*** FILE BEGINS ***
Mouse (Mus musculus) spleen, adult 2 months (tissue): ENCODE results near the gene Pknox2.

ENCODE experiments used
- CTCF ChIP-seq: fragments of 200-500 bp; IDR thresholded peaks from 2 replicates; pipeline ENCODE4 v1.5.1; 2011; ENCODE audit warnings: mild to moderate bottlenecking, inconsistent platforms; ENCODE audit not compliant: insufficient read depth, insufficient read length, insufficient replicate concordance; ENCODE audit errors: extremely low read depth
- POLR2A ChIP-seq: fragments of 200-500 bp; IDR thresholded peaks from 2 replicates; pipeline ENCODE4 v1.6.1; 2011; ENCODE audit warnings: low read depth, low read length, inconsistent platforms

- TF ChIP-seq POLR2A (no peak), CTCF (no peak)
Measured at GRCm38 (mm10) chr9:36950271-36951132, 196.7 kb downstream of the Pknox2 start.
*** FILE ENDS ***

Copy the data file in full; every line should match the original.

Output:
Mouse (Mus musculus) spleen, adult 2 months (tissue): ENCODE results near the gene Pknox2.

ENCODE experiments used
- CTCF ChIP-seq: fragments of 200-500 bp; IDR thresholded peaks from 2 replicates; pipeline ENCODE4 v1.5.1; 2011; ENCODE audit warnings: mild to moderate bottlenecking, inconsistent platforms; ENCODE audit not compliant: insufficient read depth, insufficient read length, insufficient replicate concordance; ENCODE audit errors: extremely low read depth
- POLR2A ChIP-seq: fragments of 200-500 bp; IDR thresholded peaks from 2 replicates; pipeline ENCODE4 v1.6.1; 2011; ENCODE audit warnings: low read depth, low read length, inconsistent platforms

- TF ChIP-seq POLR2A (no peak), CTCF (no peak)
Measured at GRCm38 (mm10) chr9:36950271-36951132, 196.7 kb downstream of the Pknox2 start.